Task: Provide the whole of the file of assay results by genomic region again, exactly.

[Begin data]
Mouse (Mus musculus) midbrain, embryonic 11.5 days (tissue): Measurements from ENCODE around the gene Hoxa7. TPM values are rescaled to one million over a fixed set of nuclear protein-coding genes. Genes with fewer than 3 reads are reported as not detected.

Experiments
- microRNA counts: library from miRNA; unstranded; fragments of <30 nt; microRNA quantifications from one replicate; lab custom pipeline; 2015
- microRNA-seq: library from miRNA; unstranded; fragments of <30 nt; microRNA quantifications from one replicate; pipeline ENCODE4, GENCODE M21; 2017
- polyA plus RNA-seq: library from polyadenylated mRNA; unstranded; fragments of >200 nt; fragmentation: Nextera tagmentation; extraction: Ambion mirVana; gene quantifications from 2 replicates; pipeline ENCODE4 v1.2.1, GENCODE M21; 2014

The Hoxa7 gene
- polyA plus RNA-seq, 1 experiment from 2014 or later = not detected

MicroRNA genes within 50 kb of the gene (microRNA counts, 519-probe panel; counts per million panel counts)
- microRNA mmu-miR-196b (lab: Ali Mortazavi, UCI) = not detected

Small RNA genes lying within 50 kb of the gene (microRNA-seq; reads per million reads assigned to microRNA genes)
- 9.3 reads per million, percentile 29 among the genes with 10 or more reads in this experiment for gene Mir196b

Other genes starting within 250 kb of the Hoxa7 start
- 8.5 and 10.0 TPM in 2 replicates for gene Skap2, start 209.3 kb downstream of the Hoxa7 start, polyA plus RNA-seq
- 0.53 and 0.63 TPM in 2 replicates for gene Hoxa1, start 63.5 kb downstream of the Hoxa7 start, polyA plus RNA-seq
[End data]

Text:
Mouse (Mus musculus) midbrain, embryonic 11.5 days (tissue): Measurements from ENCODE around the gene Hoxa7. TPM values are rescaled to one million over a fixed set of nuclear protein-coding genes. Genes with fewer than 3 reads are reported as not detected.

Experiments
- microRNA counts: library from miRNA; unstranded; fragments of <30 nt; microRNA quantifications from one replicate; lab custom pipeline; 2015
- microRNA-seq: library from miRNA; unstranded; fragments of <30 nt; microRNA quantifications from one replicate; pipeline ENCODE4, GENCODE M21; 2017
- polyA plus RNA-seq: library from polyadenylated mRNA; unstranded; fragments of >200 nt; fragmentation: Nextera tagmentation; extraction: Ambion mirVana; gene quantifications from 2 replicates; pipeline ENCODE4 v1.2.1, GENCODE M21; 2014

The Hoxa7 gene
- polyA plus RNA-seq, 1 experiment from 2014 or later = not detected

MicroRNA genes within 50 kb of the gene (microRNA counts, 519-probe panel; counts per million panel counts)
- microRNA mmu-miR-196b (lab: Ali Mortazavi, UCI) = not detected

Small RNA genes lying within 50 kb of the gene (microRNA-seq; reads per million reads assigned to microRNA genes)
- 9.3 reads per million, percentile 29 among the genes with 10 or more reads in this experiment for gene Mir196b

Other genes starting within 250 kb of the Hoxa7 start
- 8.5 and 10.0 TPM in 2 replicates for gene Skap2, start 209.3 kb downstream of the Hoxa7 start, polyA plus RNA-seq
- 0.53 and 0.63 TPM in 2 replicates for gene Hoxa1, start 63.5 kb downstream of the Hoxa7 start, polyA plus RNA-seq